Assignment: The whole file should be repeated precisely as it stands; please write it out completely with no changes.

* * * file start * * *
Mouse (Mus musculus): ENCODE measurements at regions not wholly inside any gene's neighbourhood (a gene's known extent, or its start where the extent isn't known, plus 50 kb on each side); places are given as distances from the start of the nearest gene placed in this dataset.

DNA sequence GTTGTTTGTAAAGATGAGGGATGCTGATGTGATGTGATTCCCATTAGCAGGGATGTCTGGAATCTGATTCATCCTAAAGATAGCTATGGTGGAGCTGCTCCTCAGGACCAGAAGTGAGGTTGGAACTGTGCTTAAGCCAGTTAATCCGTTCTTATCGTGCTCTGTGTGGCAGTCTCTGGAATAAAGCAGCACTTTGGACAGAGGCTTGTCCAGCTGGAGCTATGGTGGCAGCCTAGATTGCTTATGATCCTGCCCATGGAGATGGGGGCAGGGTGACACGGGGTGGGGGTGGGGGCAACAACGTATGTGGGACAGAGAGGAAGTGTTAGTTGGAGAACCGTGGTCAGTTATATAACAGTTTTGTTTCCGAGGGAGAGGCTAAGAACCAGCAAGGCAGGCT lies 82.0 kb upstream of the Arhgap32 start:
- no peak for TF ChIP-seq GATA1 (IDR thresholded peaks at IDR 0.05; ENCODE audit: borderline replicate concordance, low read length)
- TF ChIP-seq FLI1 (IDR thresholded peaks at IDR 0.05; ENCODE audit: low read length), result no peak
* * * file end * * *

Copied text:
Mouse (Mus musculus): ENCODE measurements at regions not wholly inside any gene's neighbourhood (a gene's known extent, or its start where the extent isn't known, plus 50 kb on each side); places are given as distances from the start of the nearest gene placed in this dataset.

DNA sequence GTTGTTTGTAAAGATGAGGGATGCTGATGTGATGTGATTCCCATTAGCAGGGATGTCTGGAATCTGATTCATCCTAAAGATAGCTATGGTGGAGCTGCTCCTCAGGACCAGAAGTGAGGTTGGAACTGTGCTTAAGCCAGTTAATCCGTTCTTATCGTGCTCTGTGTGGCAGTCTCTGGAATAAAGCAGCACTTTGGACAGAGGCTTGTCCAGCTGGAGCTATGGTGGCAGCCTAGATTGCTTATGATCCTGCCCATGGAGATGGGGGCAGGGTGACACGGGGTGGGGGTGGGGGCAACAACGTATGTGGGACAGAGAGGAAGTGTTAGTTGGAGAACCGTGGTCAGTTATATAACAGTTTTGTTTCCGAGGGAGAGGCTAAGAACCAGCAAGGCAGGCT lies 82.0 kb upstream of the Arhgap32 start:
- no peak for TF ChIP-seq GATA1 (IDR thresholded peaks at IDR 0.05; ENCODE audit: borderline replicate concordance, low read length)
- TF ChIP-seq FLI1 (IDR thresholded peaks at IDR 0.05; ENCODE audit: low read length), result no peak